Devils_tail Desolation

Devils Tail - Desolation


This record was kind of a surprise to me – because I was listening to it over the speakers while working on a few other things and it seemed to be nothing but another black metal record. Then I put on my headphones and was really surprised – because now it seemed like a whole other album. So take my advice – give Desolation a spin but listen to it with some good headphones. There are a few things hidden in there!

The Swedish duo, releasing via Dutch label Non Serviam Records, has unleashed quite a classic black metal record with lots of blastbeats accompanied by some swirling guitar work. However, never underestimate the of some well-done play on tempi and sounds. When ”Creeping Terror”, the third track, falls into a short breathing break the tonality of the guitar seems to imitate a male choir, without wanting it. Miraculously, this short break provides the song with that finesse that is necessary to keep me wanting for more.

This play with tempi, breaks and different tunings continues throughout the rest of the record. Just compare the next track, ”At the Crossroads”: starting off rather punkishly the turn comes not unexpected and is pretty short but they continue the good arpeggio-work into the next section and the vocals here are somewhat gloomier than before so that the blastbeat attack is not as dominant as one might expect.

This might be the duo’s debut, but we surely do not talk about inexperienced guys, they surely know how to convey what they want to be conveyed. And that establishing of mood is so well-done that the ending of ”At the Crossroads” seems like the intro to the next track ”I Am the Wolf” which is one of the slower tracks on the record but a stomping mid-tempo beat and a lot of good, tight guitar-lines on top of it. Jimmy’s vocals give Erik’s instrumentals a classic touch and deliver what is expected from a good black metal singer – convincing shrieks, some poisonous growls and no unnecessary clean vocals.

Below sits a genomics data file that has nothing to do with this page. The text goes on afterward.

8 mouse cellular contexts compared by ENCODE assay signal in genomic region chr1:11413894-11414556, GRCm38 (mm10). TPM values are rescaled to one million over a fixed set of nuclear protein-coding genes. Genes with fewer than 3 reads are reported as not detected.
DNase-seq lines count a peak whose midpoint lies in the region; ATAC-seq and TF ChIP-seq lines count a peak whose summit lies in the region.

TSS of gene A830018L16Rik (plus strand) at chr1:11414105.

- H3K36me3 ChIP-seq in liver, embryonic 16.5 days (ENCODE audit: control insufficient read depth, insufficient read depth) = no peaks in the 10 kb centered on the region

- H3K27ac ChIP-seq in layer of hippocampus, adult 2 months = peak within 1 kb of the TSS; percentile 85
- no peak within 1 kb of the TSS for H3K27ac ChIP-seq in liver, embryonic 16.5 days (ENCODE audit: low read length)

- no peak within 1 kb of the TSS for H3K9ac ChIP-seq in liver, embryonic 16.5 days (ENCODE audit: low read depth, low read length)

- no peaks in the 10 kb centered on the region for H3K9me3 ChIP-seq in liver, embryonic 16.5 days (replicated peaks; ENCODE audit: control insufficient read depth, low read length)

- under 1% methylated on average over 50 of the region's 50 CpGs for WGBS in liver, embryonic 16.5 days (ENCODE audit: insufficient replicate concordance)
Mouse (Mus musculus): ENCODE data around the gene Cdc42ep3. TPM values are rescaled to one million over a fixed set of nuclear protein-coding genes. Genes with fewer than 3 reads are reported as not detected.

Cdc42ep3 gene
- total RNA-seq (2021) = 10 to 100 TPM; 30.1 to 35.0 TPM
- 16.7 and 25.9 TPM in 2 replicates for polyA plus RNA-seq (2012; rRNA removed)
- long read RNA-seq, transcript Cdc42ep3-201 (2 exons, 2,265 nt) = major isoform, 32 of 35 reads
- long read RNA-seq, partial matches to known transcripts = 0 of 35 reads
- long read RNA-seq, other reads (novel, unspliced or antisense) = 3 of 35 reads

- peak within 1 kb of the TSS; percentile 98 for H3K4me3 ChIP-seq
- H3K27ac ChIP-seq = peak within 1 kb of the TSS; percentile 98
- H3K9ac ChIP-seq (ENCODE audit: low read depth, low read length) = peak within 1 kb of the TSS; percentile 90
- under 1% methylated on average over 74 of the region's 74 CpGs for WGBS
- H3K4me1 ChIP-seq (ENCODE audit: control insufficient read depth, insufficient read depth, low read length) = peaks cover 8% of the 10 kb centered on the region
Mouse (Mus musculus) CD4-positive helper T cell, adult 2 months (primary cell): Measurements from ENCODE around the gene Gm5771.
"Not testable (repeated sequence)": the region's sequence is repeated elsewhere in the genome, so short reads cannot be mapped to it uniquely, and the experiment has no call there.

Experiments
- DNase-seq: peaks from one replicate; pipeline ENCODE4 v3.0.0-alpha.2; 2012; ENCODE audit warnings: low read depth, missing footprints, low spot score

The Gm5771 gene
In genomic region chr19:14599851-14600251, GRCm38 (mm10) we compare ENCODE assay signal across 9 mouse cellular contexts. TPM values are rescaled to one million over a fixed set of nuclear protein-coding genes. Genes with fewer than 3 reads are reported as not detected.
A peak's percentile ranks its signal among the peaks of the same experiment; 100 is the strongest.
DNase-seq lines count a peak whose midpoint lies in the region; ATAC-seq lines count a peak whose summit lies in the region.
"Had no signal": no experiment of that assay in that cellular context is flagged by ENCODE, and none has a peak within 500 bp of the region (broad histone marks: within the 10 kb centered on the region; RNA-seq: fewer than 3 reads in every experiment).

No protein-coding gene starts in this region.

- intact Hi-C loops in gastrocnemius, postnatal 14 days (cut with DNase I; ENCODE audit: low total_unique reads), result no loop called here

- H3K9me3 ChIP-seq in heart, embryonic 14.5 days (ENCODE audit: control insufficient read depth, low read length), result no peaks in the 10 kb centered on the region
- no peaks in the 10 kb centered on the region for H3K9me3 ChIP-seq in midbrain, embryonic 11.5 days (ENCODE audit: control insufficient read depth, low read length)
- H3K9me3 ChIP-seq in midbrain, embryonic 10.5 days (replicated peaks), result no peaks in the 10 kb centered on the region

The band from Sweden is also able to give us some real punk-vibes as obvious with the opening of ”Master of Salvation”, when they play with our expectation and change the pace quite a few times but without trying to show off, but for the sake of the song.

The seven songs on Desolation deliver in 40 minutes what a good black metal album should do – follow some classic ideas and yet also add some freshness to the genre. They add something in the little things, not the bigger mechanics but for example by combining some cymbal drumming on top of a guitar-rolldown in the middle of ”Master of Salvation”. A record that genre-fans should listen to for sure. And some more should do so too! But wear headphones!